Rarely have the puerile and the scientifically inaccurate coalesced in such a caustic vehicle as the latest from Adam Sandler, 50 First Dates .
Adam, as commitment-phobic veterinarian Henry Roth, spends the better part of his time commenting on the phallic endowments of sea mammals and seeking advice from Ula, (Rob Schneider), whose brown-face and accent are enough to raise the eyebrows of more than a few native Hawaiians. One morning, Henry meets Lucy, (Drew Barrymore), at an out-of-the-way café where she's deeply engaged in building houses out of waffles. He somehow charms her into agreeing to have breakfast with him the next day, but when the date arrives, she's mysteriously forgotten who he is. (This is the part where all of the love-struck fourteen year old girls, bodies awash in hormones and brains straining to seem cultured, turn to their friend and say “Ohmi god , Tiffany, this movie has, like, the best premise ever!”)
Apparently, Lucy was involved in an accident a few years before which, while cracking her skull open and rendering her incapable of forming short-term memories, managed to leave her pristinely cute and scar-free. Unlike the more believable Memento or Ellen Degeneres's character in Finding Nemo , Lucy's memory lasts a full day, though her memories are erased while she sleeps, leaving her believing every morning to be the day of her accident. Her father, (Dan Akroyd), and brother, (Sean Astin, in a what-was-he-thinking role as a ‘roided-up, lisping weightlifter) have been playing along, faithfully reenacting the day as it would have happened sans accident; in one of the only decent scenes in the film, the brother amazingly predicts the outcome of a sports game they've been watching every day for years. Obviously, this presents a problem for Henry, forcing him to make her fall in love with him all over again every morning, hence the title. Luckily for the viewers, there are probably more like 9 or 10 dates, but 9 or 10 is still about 8 too many. The idea that anyone, never mind anyone as dense and childish as Henry, would devote their life to fostering a relationship with someone who consistently doesn't remember them is irritatingly implausible at best. (However, both characters are so moronically inane that, were Lucy's brain functioning normally one could understand how a relationship between them would work.)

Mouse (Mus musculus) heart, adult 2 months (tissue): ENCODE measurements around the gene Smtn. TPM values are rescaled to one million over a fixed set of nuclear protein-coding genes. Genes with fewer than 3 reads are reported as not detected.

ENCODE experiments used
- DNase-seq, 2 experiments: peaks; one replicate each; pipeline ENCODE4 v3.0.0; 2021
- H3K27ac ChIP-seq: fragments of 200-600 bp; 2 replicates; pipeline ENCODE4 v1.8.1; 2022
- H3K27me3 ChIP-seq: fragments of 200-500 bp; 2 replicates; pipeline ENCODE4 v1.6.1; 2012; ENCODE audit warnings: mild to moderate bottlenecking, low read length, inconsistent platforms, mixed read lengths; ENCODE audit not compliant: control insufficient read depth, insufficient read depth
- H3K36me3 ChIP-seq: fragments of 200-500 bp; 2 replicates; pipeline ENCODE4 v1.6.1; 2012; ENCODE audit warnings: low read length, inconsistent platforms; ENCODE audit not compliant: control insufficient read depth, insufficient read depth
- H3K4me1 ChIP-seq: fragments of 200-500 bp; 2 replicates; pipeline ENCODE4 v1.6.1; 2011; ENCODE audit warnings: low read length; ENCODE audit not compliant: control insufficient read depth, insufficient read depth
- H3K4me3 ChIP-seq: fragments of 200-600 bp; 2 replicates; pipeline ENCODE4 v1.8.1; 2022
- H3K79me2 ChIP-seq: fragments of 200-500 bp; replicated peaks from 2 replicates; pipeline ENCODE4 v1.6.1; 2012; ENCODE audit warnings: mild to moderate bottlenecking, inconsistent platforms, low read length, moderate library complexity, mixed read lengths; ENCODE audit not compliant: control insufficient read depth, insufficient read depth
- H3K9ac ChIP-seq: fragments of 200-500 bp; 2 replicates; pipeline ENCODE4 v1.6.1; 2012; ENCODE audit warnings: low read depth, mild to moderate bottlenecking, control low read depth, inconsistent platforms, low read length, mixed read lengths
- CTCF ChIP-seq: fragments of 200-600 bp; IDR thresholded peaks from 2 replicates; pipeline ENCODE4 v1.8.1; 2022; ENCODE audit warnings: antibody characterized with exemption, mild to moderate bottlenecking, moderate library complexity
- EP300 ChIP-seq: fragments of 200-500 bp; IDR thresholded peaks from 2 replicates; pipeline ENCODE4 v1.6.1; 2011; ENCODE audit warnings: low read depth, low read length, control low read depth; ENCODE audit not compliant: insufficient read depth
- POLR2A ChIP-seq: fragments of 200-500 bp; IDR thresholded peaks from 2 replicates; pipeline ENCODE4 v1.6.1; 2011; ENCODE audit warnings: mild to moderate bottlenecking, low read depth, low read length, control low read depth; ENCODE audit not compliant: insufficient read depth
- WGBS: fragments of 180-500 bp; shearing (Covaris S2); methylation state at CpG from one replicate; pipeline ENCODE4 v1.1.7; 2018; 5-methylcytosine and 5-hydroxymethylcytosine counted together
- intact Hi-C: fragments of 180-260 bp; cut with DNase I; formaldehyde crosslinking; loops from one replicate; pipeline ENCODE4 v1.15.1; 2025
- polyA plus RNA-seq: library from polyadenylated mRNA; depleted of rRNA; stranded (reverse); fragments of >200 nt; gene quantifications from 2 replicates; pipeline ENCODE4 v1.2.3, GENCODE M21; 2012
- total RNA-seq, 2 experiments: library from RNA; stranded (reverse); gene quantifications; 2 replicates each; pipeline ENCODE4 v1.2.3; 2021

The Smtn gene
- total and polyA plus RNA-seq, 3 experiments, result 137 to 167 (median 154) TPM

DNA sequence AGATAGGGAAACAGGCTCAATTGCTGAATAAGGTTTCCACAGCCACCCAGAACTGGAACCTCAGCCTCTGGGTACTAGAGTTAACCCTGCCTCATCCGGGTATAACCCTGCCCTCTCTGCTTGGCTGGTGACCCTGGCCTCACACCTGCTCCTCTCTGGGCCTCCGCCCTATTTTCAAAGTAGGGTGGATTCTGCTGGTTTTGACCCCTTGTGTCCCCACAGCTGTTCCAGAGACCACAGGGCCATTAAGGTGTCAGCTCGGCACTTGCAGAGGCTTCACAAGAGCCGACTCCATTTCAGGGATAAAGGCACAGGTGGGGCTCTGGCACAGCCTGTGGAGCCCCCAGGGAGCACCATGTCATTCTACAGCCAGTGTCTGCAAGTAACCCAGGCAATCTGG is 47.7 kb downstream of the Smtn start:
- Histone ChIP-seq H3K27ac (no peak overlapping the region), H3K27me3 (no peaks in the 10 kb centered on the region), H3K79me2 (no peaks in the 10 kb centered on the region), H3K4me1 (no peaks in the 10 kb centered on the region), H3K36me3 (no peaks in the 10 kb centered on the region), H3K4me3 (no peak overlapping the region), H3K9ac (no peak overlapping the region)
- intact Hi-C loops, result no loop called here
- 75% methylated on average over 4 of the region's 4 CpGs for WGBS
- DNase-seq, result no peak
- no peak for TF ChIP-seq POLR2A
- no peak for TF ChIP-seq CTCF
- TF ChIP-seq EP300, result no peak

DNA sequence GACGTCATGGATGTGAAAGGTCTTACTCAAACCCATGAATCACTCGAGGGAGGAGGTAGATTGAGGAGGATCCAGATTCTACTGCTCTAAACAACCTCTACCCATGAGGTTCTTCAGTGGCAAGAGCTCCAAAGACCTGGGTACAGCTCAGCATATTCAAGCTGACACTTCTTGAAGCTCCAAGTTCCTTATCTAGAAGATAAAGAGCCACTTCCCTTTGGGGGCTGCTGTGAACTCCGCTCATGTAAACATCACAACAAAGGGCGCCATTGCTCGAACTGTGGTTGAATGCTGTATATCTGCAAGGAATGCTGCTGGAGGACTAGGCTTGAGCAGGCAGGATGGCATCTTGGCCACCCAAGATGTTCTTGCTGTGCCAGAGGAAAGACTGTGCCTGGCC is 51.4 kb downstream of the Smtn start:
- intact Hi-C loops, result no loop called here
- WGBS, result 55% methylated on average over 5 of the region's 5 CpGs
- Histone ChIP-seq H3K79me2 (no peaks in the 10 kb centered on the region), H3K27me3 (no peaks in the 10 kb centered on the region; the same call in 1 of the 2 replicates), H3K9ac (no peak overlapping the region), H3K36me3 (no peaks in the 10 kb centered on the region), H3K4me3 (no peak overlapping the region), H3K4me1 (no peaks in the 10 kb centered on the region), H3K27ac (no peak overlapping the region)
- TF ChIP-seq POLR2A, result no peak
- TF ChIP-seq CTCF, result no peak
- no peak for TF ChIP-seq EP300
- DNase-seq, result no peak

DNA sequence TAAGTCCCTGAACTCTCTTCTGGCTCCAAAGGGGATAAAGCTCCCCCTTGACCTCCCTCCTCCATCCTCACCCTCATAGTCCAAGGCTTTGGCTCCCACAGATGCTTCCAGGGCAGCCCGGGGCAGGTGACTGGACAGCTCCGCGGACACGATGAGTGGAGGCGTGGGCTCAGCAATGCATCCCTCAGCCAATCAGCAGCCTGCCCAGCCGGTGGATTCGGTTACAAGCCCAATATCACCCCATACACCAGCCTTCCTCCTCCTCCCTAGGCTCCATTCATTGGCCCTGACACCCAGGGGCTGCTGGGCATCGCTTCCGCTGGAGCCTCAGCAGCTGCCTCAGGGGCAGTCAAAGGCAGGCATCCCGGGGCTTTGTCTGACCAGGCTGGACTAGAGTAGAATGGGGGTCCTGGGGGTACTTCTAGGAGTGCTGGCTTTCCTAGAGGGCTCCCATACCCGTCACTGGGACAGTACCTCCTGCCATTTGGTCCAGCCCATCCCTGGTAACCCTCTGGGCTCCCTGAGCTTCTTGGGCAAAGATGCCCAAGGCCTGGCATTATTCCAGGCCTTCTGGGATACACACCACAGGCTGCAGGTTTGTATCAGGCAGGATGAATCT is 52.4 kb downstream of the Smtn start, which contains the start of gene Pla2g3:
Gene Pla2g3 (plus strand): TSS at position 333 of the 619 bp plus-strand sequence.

This movie throws far too many bathroom jokes at the viewer to be considered cute or endearing, and conversely is far too sappily sweet to succeed as a typical Sandler offering. The characters are stereotypical to the point of being unwatchable, and in some cases just plain offensive; the dated and painful portrayals of homosexuals would be enough to get the creators of this film lynched were it not for the across-the-board acceptance Adam Sandler garners. The “science” Lucy's condition is based on strikes the viewer as improbable and shoddily explained – for a good dose of quality memory problems, watch Christopher Nolan's brilliantly executed Memento .
50 First Dates is what would happen had a giant grizzly bear-banana slug hybrid eaten Groundhog Day, Memento, and all of Drew and Adam's nonexistent chemistry from The Wedding Singer, then taken a big shit somewhere in direct sunlight, where the product was left to fester and accrue a collection of small, maggoty insects for about 5 days.
1 star out of 5 stars, awarded entirely on the intrinsic merit of Rob Schnieder getting the shit beat out of him with a baseball bat.
Reviewed by Emily Eaton